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History of the department

CIVIL ENGINEERING

Originally under the title of Mathematics and Civil Engineering, Civil Engineering ranks as the first of the professional courses offered by the University. The purpose of that first course at OSU was:

"To enable our pupils to survey their own land, lay out roads, take levels for ditches, embankments, and under-drains, construct bridges, etc. and in short to fit them for the several avocations in life for which a knowledge acquired in this department is indispensable."

And this still remains the ambition of this department.

At the close of that first year the faculty decided that the institution should bestow the degrees of Bachelor of Arts, Bachelor of Science, and Civil Engineering upon those who had gone through the required courses of study. Civil Engineering, therefore, ranks as the first of the "special" or professional courses offered by the University.

Certificates of proficiency in civil engineering were awarded to three persons at the 1881 commencement. In 1882 Civil Engineering became an official department - the Department of Civil Engineering. It was not until 1883 that the University graduated its first civil engineer. Those before 1883 pursued careers as soon as they felt they had learned enough to go to work.

In 1885 the School of Engineering was established and included mechanical, physics, chemical, mining, geology, civil engineering, math and astrology, and military science. In 1890 engineering drawing was established. In 1895 the School of Engineering was changed to the College of Engineering.

The Civil Engineering program was first accredited by the Engineers' Council for Professional Development – ECPD (renamed the Accreditation Board for Engineering and Technology, ABET) in 1936 and has retained accreditation since that time. The Department of Civil Engineering has continually offered environmental engineering coursework as part of the Civil Engineering Program. In 1993 the Environmental Engineering Program at Ohio State was first accredited separate from the Civil Engineering Program. The name of this program, first accredited in 1993, was the Environmental Engineering Option in Civil Engineering. The department was renamed the Department of Civil and Environmental Engineering in 1993 to reflect the growing importance of environmental engineering to the profession.

As a result of campus-wide restructuring, the department was renamed the Department of Civil and Environmental Engineering and Geodetic Science (CEG) in October 1994. This was a three department merger that took effect – Civil Engineering (a comprehensive program with undergraduate, graduate, and research programs), Geodetic Science and Surveying (a pure graduate and research program), and Engineering Graphics (a freshman service course department with no research or degree responsibilities). The integration of these three dramatically different cultures was particularly challenging over the next ten years.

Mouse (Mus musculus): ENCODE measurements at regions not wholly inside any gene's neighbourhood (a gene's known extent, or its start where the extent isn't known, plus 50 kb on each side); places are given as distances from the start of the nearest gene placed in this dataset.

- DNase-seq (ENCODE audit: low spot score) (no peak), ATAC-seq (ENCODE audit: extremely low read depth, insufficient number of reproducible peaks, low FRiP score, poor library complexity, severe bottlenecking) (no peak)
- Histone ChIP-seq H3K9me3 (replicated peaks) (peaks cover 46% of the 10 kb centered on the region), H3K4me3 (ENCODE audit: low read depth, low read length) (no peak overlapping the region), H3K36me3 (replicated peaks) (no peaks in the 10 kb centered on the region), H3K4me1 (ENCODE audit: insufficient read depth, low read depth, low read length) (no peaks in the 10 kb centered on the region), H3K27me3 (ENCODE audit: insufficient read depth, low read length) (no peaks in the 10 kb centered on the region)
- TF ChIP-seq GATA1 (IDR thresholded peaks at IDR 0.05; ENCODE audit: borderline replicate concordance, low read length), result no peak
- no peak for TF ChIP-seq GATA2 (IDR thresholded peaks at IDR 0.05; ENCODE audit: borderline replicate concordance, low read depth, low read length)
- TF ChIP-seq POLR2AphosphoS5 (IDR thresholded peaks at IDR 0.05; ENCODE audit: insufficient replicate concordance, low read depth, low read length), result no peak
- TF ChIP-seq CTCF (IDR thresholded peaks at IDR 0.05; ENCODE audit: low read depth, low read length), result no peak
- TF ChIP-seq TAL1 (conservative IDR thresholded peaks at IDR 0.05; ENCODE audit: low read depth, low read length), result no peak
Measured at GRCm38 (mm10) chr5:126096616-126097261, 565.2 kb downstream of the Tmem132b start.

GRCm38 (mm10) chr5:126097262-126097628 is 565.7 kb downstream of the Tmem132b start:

In December, 2011, the Department was renamed the Department of Civil, Environmental and Geodetic Engineering. This was a result of the University PhD program review in 2008, requiring a reassessment of the department program priorities. 

Today the department is a more effective working unit dedicated to giving graduates a thorough understanding of the fundamentals of engineering. At the same time, the department strives to develop student innovation, management, and research abilities.

 

GEODETIC SCIENCE

Geodetic Science was taught on the campus prior to its formation of as a division and the first degrees were awarded in 1953 and 1955 prior to its formation as a department.

On July 1, 1959, under the leadership of Chairman Frederick Doyle, the division of Geodetic Science was established in the Department of Geology.

In 1960 Robert A. Oetjen, Associate Dean of College of Arts and Sciences, is named chair and in 1961 the Geodetic Science division becomes a new Department of Geodetic Science under acting chairman Edward Moulton, who was hired by civil engineering chairman Ken Cosens. Moulton later (1970) became an OSU Vice-President and Secretary of the OSU Board of Trustees.

In April, 1995, the department moves from the College of Mathematical and Physical Sciences to the College of Engineering and in February, 1996, Geodetic Science physically moves from their Cockins Hall location to Hitchcock Hall and merges with the Department of Civil Engineering and Engineering Graphics. The combined units is renamed the Department of Civil and Environmental Engineering and Geodetic Science under the leadership of Chairman Keith Bedford.